The cartoon Pogo is probably most remembered for the main character proclaiming “I have met the enemy and his is US.” Sometime we are our own worst enemy. I know at times I have been. And I saw it at work in the neighborhood this week.
A community leader was recently arrested as she stood on her lawn and videotaped a police traffic stop in front of her house. The officer said he did not feel “safe” with her standing there in her pajamas with a video camera in her hand. She was arrested and will appear in court on Monday. The video has gone onto You-Tube and the story is being carried nationwide. At a time when police cars in other jurisdiction have a video camera that tape routine stops as a precaution and to safeguard the officers, a natural question is why a woman, on her own property, making a tape of this stop was deemed offensive and “unsafe”? It was an iPod camera. The officers had the guns.
But this question was compounded Thursday night. There was an announced community meeting to talk about this arrest and probably plan some sort of response. Soon after the announced meeting time police officers showed up outside ticketing cars of those attending the meeting. The officers were photographed by new crews as they used rulers to measure the distance between the curb and the car tire in order to give tickets to any who were a fraction of an inch too far from the curb. This is obviously using the letter of the law for some sort of retribution. It was an obvious exercise of power to threaten, pay back or intimidate. It was petty and vindictive.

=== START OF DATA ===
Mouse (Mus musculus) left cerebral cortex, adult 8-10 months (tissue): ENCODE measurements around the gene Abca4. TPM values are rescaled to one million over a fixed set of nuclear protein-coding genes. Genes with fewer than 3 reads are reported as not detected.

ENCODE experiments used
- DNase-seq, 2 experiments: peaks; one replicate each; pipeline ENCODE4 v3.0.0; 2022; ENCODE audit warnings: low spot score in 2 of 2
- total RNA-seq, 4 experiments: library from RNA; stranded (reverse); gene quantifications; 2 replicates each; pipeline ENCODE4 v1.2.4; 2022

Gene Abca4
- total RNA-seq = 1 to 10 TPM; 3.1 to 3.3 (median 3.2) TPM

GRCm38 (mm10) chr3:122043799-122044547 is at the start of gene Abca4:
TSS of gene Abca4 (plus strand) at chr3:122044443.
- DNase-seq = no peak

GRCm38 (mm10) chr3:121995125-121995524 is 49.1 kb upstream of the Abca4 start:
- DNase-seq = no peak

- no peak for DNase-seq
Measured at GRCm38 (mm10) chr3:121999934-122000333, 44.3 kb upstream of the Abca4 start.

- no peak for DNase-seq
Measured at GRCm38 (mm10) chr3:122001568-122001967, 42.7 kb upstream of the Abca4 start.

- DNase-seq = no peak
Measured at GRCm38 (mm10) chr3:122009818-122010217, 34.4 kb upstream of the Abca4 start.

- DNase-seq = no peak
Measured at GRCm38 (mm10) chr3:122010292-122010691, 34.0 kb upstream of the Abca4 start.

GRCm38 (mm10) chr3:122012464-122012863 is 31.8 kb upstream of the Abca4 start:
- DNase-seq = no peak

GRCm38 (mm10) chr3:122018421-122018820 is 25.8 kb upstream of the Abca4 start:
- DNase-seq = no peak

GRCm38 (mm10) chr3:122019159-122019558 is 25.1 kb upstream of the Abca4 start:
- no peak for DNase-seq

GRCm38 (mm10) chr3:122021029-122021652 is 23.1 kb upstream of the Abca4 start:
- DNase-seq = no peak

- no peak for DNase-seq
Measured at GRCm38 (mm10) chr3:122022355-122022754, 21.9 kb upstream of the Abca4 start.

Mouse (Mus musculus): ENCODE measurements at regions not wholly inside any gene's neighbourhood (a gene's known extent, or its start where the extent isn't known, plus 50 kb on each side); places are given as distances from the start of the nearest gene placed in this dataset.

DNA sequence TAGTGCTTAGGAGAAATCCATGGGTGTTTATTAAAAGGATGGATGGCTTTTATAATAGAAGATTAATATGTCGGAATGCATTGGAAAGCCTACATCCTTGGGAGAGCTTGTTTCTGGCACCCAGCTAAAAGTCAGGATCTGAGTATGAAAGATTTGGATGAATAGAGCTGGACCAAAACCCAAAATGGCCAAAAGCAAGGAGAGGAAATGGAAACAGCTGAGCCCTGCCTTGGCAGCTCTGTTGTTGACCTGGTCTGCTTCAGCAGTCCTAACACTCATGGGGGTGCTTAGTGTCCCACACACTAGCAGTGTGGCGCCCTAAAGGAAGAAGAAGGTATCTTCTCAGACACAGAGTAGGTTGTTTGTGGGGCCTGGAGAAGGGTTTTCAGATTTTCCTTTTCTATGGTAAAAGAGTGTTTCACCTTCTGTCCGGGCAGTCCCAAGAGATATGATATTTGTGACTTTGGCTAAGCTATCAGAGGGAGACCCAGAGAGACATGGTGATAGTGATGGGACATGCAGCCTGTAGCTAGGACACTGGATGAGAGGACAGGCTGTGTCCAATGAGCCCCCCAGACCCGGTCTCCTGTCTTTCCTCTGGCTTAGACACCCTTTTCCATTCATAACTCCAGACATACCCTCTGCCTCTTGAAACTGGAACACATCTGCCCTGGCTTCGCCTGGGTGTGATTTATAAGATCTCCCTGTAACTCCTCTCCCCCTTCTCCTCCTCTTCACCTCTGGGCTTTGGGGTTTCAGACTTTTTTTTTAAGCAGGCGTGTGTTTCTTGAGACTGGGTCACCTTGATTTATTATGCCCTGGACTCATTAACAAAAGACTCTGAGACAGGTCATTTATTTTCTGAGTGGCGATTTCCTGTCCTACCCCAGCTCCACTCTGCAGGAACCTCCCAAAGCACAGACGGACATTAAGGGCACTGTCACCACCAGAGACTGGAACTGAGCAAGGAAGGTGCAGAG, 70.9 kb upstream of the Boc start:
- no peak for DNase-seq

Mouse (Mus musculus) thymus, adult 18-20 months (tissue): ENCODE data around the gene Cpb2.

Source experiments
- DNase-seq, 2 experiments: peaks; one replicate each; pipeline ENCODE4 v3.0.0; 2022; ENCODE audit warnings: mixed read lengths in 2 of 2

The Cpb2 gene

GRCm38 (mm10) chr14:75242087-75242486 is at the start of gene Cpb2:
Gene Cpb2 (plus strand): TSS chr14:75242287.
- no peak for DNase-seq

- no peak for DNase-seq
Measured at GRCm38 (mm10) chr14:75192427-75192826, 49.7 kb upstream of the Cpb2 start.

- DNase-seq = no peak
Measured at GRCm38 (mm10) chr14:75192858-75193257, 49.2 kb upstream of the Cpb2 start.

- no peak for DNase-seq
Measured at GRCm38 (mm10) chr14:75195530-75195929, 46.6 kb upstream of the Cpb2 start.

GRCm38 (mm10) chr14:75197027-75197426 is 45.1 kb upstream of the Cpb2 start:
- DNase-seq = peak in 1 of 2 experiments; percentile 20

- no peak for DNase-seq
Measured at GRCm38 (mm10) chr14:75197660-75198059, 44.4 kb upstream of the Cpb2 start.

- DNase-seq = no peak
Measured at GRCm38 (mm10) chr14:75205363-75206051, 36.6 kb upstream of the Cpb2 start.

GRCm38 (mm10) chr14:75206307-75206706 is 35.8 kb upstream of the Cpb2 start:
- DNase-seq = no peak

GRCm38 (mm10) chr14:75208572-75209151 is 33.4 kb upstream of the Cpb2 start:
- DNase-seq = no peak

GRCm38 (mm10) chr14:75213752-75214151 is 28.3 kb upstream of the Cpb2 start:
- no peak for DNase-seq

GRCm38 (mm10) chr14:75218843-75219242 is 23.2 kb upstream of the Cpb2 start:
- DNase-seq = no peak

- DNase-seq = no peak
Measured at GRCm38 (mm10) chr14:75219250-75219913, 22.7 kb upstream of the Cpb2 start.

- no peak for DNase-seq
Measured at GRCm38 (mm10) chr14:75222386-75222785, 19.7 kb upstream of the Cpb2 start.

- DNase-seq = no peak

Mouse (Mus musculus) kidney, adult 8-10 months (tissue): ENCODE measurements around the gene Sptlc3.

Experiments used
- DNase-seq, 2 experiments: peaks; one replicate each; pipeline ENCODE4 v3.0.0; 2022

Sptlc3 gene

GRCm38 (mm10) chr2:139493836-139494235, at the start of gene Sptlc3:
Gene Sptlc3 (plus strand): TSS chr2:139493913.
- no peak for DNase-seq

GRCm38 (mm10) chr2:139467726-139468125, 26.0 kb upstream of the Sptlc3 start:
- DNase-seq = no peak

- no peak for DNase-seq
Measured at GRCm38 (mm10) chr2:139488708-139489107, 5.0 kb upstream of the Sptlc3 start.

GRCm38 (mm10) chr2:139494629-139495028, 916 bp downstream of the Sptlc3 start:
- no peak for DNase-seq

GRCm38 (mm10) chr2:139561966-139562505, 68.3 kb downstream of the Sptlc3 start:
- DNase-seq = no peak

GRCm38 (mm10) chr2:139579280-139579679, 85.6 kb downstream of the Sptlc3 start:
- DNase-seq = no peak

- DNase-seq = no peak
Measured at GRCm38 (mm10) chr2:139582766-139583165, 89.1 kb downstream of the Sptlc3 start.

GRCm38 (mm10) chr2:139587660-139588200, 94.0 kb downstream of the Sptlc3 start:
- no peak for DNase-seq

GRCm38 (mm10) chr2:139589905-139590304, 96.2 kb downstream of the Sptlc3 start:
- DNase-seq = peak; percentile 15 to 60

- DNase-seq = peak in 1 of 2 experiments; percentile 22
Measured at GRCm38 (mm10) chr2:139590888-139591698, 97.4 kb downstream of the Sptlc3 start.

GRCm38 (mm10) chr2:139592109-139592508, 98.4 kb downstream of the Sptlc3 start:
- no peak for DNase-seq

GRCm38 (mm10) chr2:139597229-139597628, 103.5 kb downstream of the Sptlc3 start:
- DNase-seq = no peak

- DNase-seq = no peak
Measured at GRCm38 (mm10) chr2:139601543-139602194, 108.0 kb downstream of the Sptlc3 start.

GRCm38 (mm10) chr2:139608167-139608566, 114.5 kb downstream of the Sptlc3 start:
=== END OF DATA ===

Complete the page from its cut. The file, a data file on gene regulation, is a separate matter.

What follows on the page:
I am torn. On the one hand I have a great respect and admiration for those who protect and serve. But I am also aware of and have seen numerous examples the ways in which holding and enforcing the power of the law can warp one’s perception of self and others.
Police officers are suspect by many in the city and I, as a white person, have less to fear and far fewer complaints against the police than my neighbors of color, but I too am wary. These sorts of responses by officers to public scrutiny of their actions and attitudes do not quell my wariness nor the distrust of others in the community. Trust cannot be demanded it can only be earned. And it is earned is small steps and day by day interactions. It is not earned by press conference rhetoric or by using the law as a club.
If we want to have better relationships between the police and the community each has to give up some sense of being persecuted by the other and common sense needs to prevail. It is a dangerous world and a dangerous profession. Yet preventing a citizen from exercising her rights is not making anyone safer. Especially the police. This case erroneous portrays all officers as capricious and petty. It reinforces the urban stereotype of officers having something to hide. The fact that citizens feel they need to tape encounter with the police to insure that excessive force is not used and rights are recognized tells us how far we have to go.
It is an established principle of power that those with the most power in such situations have the greatest responsibility to act in an open and transparent manner in order to build mutual trust. It may not seem fair to the officers that the burden is placed on them (when they already feel they are not respected by the public). But it is a fair and reasonable expectation given the imbalance of power and authority between the officers and the general public. We already see the negative results of a response that is perceived by the public as petty or vindictive.
We can all learn from this that in relationships where we hold or seem to have more power than the other it is up to us to take the high road. It is up to us to go the extra mile, to turn the other check, to bear another’s burden. For in so doing we become peacemakers and change the dynamic of the relationship. If we do not do that we are not part of the solution we have become a large part of the problem.